One month after the high school shooting in Parkland, Florida that killed seventeen people, thousands of students in Madison, Wisconsin joined their counterparts across the nation and walked out of school.
Braving the tail end of a Wisconsin winter, thousands converged on the state capitol building in the center of the city, spanning out in a sea-like mass, climbing up on pedestals surrounding the enormous, columned Beaux-Arts structure, and leading one another in chants of “Hey, hey NRA, how many kids did you kill today?”
Some students piled into cars and drove from small-town high schools in nearby communities. One group from Lake Mills High School a half hour outside Madison, showed up to the capitol early and headed inside to the rotunda. Lake Mills High School student Lulu Collins, seventeen, thought she would be among the only ones to go through with the seventeen-minute walkout at her school (one minute for each Parkland student who died).
“I had tears when I looked behind me and saw the walkout like almost a fourth of a mile long,” Collins said. “Our school’s small, we only have 500 students.”
Outside, the crowd quickly swelled from a few hundred to many thousands, as marching students arrived from other high schools to surround the capitol building. As hundreds rounded the corner from the east, the assembled crowd whooped in encouragement.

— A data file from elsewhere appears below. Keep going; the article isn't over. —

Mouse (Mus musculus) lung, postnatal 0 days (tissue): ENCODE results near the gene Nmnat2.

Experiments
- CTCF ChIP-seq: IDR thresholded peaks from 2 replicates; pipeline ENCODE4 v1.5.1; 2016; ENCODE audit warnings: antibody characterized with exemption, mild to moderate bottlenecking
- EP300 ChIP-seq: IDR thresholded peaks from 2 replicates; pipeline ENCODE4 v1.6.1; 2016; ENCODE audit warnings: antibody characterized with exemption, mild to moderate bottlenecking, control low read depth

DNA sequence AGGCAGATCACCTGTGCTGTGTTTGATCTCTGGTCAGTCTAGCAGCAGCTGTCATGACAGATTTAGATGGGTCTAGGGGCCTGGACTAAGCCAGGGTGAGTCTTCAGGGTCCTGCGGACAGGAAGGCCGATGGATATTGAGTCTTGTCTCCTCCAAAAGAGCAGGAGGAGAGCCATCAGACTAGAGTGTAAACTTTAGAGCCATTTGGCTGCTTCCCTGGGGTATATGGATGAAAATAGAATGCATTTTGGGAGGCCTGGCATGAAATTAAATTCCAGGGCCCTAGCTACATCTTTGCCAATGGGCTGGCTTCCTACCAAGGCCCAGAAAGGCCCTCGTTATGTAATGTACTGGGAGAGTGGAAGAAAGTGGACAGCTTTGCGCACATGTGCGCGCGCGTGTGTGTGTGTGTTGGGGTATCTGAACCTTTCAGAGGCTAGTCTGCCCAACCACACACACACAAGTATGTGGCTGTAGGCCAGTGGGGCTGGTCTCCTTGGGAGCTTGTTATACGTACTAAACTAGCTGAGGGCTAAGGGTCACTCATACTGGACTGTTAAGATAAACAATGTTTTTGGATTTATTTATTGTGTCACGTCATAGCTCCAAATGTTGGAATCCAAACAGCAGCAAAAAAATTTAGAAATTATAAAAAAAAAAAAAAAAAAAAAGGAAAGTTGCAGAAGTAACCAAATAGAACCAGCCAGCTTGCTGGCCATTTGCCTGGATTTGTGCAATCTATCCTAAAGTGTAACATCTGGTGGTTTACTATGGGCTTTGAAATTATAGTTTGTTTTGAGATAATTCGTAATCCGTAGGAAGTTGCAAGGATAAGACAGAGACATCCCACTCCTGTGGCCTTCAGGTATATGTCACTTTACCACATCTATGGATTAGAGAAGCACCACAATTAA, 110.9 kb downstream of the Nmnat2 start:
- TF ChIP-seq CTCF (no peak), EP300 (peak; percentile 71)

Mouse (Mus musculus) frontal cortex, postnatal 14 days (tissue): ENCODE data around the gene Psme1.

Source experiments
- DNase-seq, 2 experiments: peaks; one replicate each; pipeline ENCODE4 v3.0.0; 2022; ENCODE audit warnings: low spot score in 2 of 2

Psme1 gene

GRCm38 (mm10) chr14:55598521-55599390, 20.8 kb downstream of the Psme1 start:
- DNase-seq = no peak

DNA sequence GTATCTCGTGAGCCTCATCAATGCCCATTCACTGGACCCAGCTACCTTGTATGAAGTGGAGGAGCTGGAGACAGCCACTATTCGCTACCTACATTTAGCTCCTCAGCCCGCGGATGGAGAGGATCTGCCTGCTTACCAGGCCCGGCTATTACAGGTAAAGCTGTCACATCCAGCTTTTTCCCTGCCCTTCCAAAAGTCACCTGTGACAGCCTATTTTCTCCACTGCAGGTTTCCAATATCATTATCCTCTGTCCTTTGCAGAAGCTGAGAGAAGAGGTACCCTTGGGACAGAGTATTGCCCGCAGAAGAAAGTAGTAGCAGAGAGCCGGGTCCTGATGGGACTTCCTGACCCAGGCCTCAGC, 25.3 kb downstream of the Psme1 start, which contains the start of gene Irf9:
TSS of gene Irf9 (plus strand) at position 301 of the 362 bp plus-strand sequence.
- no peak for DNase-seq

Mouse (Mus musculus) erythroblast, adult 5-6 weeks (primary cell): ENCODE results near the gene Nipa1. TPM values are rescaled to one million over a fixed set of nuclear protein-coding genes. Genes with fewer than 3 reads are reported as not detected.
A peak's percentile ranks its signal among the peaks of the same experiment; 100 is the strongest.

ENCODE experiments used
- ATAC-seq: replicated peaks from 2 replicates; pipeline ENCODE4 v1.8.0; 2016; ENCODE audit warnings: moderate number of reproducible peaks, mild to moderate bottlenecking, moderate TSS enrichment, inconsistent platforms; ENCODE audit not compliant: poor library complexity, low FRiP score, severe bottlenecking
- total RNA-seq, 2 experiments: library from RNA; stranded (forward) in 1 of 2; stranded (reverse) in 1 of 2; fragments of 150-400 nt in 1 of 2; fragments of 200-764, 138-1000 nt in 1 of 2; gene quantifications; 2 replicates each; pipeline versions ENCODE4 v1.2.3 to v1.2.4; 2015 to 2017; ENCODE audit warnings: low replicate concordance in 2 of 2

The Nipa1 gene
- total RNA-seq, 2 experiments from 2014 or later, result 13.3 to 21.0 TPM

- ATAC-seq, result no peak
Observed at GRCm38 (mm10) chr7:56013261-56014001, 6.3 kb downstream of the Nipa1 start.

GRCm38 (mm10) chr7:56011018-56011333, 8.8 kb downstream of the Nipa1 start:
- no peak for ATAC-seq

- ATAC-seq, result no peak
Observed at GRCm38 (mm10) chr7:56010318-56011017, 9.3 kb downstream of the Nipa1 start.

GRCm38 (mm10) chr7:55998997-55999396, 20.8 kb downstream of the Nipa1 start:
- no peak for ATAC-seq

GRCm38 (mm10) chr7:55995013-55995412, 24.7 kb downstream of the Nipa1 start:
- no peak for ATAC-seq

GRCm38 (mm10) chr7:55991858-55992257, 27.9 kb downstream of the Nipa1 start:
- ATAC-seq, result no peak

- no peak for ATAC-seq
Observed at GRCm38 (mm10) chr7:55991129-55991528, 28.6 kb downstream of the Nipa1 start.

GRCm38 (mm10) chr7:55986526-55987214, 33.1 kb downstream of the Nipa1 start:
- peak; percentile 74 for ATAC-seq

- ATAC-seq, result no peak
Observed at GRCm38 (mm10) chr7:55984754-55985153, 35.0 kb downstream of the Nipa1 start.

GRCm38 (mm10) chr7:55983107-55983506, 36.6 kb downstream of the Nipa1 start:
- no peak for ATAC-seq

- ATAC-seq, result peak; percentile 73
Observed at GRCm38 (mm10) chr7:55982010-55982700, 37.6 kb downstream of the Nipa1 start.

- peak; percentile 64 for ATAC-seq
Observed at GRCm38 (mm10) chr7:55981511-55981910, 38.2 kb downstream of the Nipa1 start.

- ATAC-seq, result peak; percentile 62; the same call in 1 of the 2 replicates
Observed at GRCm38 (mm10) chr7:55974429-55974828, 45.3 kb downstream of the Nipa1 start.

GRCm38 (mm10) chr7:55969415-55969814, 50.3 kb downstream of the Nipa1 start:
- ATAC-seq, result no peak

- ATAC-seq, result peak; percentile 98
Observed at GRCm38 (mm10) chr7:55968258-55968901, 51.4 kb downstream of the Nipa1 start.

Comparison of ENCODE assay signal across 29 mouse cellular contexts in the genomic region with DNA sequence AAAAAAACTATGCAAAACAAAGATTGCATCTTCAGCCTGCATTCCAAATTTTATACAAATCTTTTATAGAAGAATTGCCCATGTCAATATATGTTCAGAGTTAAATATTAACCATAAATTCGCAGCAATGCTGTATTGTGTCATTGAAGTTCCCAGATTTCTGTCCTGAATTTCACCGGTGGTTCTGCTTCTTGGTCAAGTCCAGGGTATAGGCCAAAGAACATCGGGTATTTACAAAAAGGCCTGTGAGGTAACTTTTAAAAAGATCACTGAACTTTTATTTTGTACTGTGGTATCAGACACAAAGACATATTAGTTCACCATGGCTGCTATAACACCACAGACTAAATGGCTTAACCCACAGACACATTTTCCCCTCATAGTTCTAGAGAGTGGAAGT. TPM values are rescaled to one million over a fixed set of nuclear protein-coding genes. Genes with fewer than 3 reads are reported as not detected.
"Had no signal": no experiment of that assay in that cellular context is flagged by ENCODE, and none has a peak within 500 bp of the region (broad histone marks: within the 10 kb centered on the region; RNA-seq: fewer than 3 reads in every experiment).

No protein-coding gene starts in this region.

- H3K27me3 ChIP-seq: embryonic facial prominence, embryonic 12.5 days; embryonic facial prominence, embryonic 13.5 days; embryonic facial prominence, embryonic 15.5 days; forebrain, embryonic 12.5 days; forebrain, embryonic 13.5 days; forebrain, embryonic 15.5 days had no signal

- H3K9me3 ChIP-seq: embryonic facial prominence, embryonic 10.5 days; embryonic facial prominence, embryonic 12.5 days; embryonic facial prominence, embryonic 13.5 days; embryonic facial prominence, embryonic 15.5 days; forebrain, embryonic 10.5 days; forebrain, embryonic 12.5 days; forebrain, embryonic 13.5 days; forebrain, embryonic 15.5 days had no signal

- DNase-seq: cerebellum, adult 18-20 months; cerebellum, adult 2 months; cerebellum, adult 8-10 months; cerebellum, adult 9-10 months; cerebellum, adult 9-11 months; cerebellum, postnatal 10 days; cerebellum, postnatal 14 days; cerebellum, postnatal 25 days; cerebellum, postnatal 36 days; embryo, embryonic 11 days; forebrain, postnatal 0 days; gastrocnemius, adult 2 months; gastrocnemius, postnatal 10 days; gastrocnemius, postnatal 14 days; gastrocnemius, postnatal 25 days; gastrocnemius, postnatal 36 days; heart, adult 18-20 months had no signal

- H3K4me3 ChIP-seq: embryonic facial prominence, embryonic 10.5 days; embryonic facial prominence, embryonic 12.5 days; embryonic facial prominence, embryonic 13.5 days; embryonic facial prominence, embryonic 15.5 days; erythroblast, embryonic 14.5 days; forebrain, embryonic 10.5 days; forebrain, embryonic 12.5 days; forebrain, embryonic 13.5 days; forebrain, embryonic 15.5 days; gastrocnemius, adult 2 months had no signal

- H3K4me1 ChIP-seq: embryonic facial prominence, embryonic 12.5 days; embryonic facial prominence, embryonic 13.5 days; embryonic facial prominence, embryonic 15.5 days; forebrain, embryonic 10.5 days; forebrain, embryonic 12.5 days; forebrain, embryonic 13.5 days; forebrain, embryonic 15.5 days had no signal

Their signs read, “Arm teachers with grants, not guns,” “Spread love not fear,” and simply “Are we next?”
Volunteers from various local groups, including Indivisible Madison, showed up to register eighteen-year-old students to vote, offer socialist literature, and even hand out free snacks. Capitol staffers waved from the windows. Eventually, students carried their protest into the building.
Beforehand, a class of fourth graders from the small Wisconsin town of Genessee were touring the capitol building. It’s a familiar sight—fourth graders from Wisconsin public schools have made this field trip pilgrimage for decades. One of the young Genesee students told me he was not participating in the day’s protest.
“But I support this,” he stated. “It’s just so sad that kids get shot.”
The day before the walkout, activists laid shoes on the southeast lawn of the U.S. Capitol, a pair for every one of the 7,000 children killed by a firearm since the shooting at Sandy Hook.
Students and other activists are also planning March for Our Lives on March 24 to urge lawmakers to pass gun control measures.
Alexandra Tempus is associate editor of The Progressive.